From the day I started my internship, my supervisor said she wanted to take me along with her on an official mission. From the beginning, it was also relatively clear that it would be tricky to shuffle a mere intern through the process of official travel authorization at UNESCO. The opportunity came, however, to test the system, and – spoiler alert – we beat it (mostly)!
I won’t elaborate on every excruciating detail of the process. Suffice it to say that we tried a lot of ways to get authorization before I finally got the go ahead. At 5:45 pm the day before the trip, I was still running around the office collecting signatures, and at 6:00 pm, I was still missing one. My flight, however, had already been booked. I was going to Rio de Janeiro on a mission! (I even registered my trip with Penn. Don’t forget! Safety first, fellow interns!)
I ran into a little trouble at the airport, but nothing insurmountable. The flight my colleague* and I were supposed to be on had been canceled. We were both put on new flights, albeit separate ones. Mine left 4 hours later, hers a little earlier. The flight from Brasília to Rio was uneventful, all 1.75 hours. I sat next to a mother and her two small children: one on her lap, and one little guy next to me. They were only the tiniest bit fussy, but all in all, we got along fine. I made sure the mom knew she didn’t have to worry about me getting fussy, too.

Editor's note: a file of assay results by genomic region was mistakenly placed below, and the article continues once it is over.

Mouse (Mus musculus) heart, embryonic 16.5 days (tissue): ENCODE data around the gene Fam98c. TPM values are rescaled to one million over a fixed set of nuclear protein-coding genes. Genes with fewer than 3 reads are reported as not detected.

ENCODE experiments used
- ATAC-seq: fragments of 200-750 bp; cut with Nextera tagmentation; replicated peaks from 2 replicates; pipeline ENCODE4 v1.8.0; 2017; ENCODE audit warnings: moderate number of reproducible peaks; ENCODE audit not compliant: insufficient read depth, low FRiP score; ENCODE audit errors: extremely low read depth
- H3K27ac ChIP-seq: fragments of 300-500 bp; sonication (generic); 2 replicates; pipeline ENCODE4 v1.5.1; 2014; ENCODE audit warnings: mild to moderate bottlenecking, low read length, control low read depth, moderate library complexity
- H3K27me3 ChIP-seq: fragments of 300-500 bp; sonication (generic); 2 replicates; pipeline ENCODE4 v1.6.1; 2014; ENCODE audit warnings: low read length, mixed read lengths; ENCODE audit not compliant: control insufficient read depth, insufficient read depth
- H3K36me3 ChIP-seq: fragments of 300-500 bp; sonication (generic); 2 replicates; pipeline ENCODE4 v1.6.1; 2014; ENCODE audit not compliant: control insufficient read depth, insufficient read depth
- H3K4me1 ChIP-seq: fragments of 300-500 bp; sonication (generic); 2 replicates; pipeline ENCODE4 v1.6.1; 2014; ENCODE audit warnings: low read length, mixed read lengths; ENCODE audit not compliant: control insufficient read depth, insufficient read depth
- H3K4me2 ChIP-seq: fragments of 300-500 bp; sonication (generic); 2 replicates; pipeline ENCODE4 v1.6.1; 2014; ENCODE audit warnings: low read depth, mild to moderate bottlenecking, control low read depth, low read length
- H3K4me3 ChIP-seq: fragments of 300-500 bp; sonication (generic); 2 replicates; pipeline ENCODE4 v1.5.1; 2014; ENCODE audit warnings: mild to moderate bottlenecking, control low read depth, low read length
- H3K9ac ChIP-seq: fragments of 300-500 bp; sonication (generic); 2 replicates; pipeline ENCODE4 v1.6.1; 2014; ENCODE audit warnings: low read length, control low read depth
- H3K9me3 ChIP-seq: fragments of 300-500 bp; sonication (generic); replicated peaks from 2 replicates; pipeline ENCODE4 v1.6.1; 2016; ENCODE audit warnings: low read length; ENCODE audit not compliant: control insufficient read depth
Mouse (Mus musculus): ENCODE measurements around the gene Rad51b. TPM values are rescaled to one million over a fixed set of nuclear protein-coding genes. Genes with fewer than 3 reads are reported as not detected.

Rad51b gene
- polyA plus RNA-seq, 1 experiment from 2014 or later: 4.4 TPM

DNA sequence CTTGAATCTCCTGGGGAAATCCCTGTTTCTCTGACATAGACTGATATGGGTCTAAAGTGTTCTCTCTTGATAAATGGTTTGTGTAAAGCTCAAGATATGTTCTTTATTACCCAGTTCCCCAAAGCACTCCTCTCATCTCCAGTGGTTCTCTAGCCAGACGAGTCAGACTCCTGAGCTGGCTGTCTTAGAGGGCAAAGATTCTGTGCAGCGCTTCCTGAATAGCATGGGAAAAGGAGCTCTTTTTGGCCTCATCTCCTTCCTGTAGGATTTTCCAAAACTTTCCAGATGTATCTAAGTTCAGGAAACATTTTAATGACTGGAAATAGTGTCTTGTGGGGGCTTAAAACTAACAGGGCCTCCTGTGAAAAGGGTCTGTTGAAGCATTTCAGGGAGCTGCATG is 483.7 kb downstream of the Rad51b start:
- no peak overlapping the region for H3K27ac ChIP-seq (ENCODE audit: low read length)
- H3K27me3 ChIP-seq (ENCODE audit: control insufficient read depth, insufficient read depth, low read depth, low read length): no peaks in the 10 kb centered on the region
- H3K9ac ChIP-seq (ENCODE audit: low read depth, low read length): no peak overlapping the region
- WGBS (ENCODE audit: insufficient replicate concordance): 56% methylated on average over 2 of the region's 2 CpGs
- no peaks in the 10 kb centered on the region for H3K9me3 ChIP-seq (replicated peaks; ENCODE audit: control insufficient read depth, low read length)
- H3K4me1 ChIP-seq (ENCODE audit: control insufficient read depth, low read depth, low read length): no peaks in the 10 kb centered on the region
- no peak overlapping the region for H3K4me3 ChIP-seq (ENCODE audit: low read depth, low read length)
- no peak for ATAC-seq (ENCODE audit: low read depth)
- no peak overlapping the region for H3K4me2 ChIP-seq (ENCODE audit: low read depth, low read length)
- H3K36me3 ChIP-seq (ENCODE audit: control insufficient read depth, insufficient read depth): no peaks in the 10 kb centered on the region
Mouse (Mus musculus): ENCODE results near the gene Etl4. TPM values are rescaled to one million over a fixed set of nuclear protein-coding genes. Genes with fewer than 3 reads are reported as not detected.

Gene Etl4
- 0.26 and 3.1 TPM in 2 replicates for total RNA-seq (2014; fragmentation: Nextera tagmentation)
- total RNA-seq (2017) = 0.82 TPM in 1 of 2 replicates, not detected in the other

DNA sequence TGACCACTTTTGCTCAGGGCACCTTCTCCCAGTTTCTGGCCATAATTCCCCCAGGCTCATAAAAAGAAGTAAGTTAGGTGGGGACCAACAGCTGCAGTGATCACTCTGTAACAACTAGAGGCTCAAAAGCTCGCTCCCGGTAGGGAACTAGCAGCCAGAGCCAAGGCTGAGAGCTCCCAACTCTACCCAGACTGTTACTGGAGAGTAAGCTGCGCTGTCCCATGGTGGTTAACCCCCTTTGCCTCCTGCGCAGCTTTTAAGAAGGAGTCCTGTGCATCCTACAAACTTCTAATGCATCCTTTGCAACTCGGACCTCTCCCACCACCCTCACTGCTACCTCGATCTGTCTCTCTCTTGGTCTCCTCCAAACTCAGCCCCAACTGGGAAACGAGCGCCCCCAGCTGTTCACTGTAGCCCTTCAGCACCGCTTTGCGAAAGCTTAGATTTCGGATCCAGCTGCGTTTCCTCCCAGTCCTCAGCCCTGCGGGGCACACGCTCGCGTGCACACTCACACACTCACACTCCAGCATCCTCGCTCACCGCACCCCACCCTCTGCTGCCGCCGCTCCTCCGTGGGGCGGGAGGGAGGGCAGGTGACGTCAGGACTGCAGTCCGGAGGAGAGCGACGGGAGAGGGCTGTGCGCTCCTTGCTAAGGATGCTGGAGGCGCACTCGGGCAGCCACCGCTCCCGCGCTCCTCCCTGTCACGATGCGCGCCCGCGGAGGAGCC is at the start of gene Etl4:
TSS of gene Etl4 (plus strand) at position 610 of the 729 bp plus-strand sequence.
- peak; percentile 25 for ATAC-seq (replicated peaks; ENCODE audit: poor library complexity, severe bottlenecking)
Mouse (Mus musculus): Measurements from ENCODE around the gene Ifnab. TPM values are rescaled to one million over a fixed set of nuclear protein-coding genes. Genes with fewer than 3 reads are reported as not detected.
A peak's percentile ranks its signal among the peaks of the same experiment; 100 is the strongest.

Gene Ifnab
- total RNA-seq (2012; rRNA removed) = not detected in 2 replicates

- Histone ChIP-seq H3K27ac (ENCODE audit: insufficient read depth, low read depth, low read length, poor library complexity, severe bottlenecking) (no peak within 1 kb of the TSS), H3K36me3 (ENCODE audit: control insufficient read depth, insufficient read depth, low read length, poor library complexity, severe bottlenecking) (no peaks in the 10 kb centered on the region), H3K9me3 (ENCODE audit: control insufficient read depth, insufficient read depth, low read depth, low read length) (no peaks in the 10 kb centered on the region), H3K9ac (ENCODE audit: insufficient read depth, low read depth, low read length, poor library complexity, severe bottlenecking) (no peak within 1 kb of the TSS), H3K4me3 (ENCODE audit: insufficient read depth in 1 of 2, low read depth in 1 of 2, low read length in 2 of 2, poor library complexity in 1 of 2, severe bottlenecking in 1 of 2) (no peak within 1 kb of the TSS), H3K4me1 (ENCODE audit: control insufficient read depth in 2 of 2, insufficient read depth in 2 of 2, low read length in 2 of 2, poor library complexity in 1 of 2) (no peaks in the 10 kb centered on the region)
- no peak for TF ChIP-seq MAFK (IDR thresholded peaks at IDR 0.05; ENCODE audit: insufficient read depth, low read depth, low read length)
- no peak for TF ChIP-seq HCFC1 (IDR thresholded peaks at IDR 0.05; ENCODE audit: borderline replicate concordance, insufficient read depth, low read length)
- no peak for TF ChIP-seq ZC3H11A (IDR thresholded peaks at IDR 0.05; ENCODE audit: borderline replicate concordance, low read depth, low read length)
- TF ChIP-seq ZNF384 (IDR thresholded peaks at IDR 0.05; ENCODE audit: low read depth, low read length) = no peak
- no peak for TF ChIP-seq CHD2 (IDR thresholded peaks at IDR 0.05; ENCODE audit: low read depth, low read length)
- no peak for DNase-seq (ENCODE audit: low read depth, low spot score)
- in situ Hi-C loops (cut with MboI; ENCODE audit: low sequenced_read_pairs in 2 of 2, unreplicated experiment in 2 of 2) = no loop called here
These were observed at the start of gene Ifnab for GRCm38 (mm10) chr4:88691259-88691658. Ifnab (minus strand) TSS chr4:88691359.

On Thursday, my supervisor, my colleague* and I took a ferry across Guanabara Bay to Niterói, a neighboring municipality, where we met with the local education secretary. I have never been to a Brazilian school, but it was fascinating to hear about the school system, its challenges and its goals from a local administrator.
On Friday, we went to a private university based in Rio but active all over Brazil as a large and growing provider of distance learning. We spent a good few hours talking about the potential for collaboration, and it really did seem like some sort of partnership would make sense. While the discussions stayed relatively generic, it was very interesting to see how such negotiations begin.
My supervisor and my colleague* left that afternoon. Meanwhile, I had the privilege of staying in Rio till Sunday. You can read about that part of my trip in my forthcoming tell-all memoir (kidding). I was sad to leave, but it’s better to have reasons to go back to a place than reasons to stay away. I’ve only got 4 weeks left in Brazil, and I think I’ll be saying the same thing when I get on my plane to Philly.
*I use the term colleague loosely. Dangling down here from the very bottom of the hierarchy, I have no peers.